A shortage of Building Information Modelling engineers could cause affect the abundance of Qatar’s mega-construction projects, that’s according to the MEP Head of Department of a major consultancy working within the country.
Speaking to Construction Week Online, Atkins Group’s David Crowder believes training is the key to living up to expectations and keeping up the rest of the world and their latest BIM developments.
“We expect demand for skilled BIM practitioners to increase substantially as more major projects come on line,” said Crowder.
“But while this is a welcome step forward for the region’s infrastructure sector it could result in a skills shortage unless we start to see significant investment in training.”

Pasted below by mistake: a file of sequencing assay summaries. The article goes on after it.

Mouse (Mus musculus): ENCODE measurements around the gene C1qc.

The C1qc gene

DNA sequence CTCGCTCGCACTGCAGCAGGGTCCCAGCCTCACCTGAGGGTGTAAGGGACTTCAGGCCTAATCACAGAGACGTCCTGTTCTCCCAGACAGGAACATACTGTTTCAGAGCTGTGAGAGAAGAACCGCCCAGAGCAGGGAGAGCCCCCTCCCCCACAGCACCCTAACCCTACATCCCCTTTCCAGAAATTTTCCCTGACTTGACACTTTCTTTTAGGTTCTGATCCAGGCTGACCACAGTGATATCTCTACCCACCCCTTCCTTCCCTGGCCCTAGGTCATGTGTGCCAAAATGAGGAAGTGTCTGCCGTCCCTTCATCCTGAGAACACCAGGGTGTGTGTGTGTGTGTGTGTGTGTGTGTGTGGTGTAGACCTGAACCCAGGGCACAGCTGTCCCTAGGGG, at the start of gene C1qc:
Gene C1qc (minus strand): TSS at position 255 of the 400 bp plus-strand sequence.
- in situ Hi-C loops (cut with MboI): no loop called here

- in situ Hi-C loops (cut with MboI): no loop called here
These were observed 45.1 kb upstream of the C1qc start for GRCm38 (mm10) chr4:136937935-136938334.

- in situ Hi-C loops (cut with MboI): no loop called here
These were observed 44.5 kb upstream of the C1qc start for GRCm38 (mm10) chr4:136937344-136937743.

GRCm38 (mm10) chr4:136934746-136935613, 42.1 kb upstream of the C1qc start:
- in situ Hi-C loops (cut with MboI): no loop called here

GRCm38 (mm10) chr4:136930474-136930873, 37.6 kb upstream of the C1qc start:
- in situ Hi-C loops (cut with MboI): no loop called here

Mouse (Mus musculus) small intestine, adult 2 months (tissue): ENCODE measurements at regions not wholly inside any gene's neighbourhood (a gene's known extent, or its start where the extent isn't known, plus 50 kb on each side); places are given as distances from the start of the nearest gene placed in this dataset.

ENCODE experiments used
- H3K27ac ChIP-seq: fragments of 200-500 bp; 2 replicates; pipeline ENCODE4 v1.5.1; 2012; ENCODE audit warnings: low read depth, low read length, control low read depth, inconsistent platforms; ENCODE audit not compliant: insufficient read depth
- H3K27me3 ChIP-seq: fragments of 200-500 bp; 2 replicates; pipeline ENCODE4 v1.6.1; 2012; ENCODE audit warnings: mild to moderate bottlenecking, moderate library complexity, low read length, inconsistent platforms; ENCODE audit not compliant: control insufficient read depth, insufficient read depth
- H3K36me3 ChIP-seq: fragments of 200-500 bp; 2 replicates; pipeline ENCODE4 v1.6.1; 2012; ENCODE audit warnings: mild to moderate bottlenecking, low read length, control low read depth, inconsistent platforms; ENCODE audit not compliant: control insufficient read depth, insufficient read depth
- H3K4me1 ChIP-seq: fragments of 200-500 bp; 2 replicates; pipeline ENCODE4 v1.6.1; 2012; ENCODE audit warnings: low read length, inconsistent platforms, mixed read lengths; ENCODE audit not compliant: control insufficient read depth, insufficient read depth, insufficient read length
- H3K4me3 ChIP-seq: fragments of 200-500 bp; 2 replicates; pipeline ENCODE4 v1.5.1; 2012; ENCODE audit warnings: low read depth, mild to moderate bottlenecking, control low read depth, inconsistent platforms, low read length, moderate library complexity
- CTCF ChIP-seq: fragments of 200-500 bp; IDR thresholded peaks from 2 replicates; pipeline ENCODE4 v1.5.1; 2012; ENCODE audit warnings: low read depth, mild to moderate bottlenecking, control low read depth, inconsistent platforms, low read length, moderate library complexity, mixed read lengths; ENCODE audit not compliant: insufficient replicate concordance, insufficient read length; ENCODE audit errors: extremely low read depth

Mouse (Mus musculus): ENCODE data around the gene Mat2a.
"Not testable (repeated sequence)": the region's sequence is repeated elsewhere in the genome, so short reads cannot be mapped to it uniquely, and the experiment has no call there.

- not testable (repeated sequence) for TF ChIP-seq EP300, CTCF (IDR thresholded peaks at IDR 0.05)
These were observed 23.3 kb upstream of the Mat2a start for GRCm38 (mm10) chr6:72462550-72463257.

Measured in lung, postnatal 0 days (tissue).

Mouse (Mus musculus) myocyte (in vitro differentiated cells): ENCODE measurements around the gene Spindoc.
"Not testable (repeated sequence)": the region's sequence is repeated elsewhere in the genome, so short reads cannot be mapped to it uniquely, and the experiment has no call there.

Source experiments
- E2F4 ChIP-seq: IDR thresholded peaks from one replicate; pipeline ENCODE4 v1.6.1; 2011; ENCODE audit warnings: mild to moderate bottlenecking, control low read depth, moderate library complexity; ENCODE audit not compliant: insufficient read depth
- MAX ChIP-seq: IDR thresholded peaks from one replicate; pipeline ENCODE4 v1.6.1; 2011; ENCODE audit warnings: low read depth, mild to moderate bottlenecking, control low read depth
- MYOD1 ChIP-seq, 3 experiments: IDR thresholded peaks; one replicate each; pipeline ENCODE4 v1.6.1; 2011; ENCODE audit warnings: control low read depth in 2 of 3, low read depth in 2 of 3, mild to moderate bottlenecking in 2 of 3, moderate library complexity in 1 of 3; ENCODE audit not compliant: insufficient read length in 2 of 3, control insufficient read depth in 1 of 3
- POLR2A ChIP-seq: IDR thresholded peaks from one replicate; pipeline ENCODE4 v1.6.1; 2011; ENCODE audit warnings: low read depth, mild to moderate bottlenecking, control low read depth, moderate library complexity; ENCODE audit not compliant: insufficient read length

Although BIM training is now available at college and degree levels, the amount of trained graduates is not enough, so although very costly and time consuming, Crowder believes training established engineers is the way forward to cater for the amount of BIM work needed. He said:
“Trying to find those people with the necessary skills and knowledge will be difficult, because they’re going to have to become technician-type design staff rather than just [computer-aided design technicians] drawing lines on a blank computer screen.
“They’ve got to really understand the systems that they are designing and modelling. Not only do we need them to learn the software, we need them to learn what those systems do and how they work. It’s quite a challenge on the training side.”
Is BIM training really that difficult? Do you think some within the AEC industry are still too stubborn to adopt to BIM?